First, I don’t actually have anything against cheerleaders. In high school, I did, though less against particular cheerleaders and more against the idea of a cheerleader versus the idea of me. Cheerleaders embodied what I simultaneously didn’t want and couldn’t have, and so did sort of want. It would have been nice, for example, to not worry about whether I had anyone to sit with at lunch or whether everyone was determining my sexuality based on my thrift store jeans. (Hint: This is not a measure of . . . anything really.) But then, I don’t know that the cheerleaders I went to school with weren’t having the exact same sorts of problems. Besides, high school ends, and now I have plenty of people to lunch with who will at least pretend to laugh at my jokes.
So, cheerleaders, are we cool?
The phrase “I don’t look like a geek” has genuinely been bothering me. It sounds like I think it’s a bad thing to “look like a geek.” It sounds like I think we all dress alike. It sounds like the opposite of Zooey Deschanel. So to clarify, here is the story I meant to tell:
This year, I went to GenCon on my own dime. I don’t work at WotC anymore, so I didn’t have to wear one of their (gross) (sweaty) (no seriously, it’s like the thing’s made of plastic) polos. I wore my clothes, specifically my pregnancy clothes.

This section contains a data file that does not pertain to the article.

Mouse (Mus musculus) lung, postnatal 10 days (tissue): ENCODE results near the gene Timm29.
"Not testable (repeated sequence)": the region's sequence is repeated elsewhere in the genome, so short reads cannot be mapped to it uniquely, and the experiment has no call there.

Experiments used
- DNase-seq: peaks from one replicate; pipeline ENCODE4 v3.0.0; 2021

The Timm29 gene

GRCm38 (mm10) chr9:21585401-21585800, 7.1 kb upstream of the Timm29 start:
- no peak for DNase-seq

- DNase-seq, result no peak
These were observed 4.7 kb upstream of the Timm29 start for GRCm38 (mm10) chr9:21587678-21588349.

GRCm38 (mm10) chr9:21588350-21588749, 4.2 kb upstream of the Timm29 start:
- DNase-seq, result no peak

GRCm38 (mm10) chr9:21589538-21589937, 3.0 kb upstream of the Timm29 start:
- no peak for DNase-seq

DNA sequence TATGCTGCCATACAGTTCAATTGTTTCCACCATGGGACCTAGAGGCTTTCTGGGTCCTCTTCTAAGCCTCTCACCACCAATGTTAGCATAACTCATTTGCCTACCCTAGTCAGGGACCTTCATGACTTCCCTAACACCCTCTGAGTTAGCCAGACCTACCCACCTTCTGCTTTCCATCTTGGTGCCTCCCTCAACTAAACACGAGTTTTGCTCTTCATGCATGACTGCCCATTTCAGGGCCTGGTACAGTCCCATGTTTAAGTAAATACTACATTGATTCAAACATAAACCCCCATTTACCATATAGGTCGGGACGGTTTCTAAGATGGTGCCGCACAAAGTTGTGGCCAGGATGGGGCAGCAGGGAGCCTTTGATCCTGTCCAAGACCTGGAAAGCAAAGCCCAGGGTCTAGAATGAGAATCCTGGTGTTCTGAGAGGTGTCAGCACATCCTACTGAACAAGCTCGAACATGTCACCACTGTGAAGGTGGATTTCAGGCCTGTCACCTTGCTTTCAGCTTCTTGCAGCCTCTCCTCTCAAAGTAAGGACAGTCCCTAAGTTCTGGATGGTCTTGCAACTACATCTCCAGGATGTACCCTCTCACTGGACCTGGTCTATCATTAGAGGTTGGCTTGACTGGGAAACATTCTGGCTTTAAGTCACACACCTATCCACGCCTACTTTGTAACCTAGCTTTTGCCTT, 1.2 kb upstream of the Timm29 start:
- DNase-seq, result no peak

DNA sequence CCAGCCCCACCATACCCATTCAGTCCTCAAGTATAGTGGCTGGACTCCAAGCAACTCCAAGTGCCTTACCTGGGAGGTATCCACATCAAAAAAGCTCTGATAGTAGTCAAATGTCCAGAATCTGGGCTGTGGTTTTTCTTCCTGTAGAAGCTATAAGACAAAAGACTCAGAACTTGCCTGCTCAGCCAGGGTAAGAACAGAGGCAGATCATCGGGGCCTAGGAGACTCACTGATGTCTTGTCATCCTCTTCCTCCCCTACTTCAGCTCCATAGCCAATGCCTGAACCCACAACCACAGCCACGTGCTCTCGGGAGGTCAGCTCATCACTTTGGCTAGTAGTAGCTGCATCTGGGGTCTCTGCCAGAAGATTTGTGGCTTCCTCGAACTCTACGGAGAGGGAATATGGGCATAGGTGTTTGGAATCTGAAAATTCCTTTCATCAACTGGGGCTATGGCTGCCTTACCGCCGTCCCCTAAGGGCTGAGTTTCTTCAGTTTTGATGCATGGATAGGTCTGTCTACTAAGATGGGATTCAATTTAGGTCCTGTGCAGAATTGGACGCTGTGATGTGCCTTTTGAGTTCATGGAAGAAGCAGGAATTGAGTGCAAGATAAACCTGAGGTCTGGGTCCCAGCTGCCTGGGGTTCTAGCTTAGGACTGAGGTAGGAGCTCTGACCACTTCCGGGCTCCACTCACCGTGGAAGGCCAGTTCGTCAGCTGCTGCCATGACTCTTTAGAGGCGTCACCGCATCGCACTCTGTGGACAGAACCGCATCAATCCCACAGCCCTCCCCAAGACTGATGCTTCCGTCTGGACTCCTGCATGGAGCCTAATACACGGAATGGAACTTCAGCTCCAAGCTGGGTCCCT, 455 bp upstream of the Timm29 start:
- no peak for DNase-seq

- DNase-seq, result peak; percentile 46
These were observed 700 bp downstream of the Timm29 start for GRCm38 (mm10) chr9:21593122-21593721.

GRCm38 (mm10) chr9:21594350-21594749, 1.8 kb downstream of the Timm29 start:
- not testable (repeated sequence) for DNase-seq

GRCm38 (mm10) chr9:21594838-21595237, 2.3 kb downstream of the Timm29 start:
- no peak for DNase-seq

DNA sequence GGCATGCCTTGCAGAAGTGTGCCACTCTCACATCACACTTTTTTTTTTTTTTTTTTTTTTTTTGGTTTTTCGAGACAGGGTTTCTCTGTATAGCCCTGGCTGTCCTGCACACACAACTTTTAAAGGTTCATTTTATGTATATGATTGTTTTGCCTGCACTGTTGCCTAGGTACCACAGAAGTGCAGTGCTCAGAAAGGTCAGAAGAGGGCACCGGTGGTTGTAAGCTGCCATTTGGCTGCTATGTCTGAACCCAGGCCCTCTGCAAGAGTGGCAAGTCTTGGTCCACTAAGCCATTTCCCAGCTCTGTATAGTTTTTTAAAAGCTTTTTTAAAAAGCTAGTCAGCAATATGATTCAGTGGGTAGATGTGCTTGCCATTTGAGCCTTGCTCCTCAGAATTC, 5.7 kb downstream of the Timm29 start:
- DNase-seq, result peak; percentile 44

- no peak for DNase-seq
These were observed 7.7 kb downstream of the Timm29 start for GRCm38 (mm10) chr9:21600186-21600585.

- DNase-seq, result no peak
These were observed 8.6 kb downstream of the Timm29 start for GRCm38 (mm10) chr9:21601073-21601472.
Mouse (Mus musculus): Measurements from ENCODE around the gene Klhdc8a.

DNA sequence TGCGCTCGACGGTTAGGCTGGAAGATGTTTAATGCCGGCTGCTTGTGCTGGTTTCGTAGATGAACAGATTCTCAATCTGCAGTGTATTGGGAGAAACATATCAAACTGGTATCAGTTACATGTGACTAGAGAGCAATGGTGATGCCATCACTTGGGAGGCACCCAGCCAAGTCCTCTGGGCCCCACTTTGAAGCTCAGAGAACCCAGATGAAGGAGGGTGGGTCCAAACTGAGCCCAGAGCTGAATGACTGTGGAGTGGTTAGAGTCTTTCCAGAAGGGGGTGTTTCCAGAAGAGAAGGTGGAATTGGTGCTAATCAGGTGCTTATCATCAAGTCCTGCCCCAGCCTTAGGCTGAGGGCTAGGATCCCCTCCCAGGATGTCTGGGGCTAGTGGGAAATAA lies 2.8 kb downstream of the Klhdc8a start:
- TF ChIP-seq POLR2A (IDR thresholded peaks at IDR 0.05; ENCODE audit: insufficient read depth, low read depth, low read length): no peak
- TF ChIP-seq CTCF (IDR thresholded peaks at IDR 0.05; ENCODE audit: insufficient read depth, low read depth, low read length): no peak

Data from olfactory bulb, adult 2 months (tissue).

Maternity wear has a curious side effect. You have to buy these things because one day your clothes will not fit you, no matter how much you try and make them, because this shirt has an empire waist and these pants can totally be held together with a rubber band. But maternity clothes are a) as expensive as regular clothes and frequently more and b) only sold by a handful of manufacturers. You can certainly go hunting for high end stuff on the internet, but you’re buying clothing that you will wear for six months to a year, tops. It’s hard to justify the expense.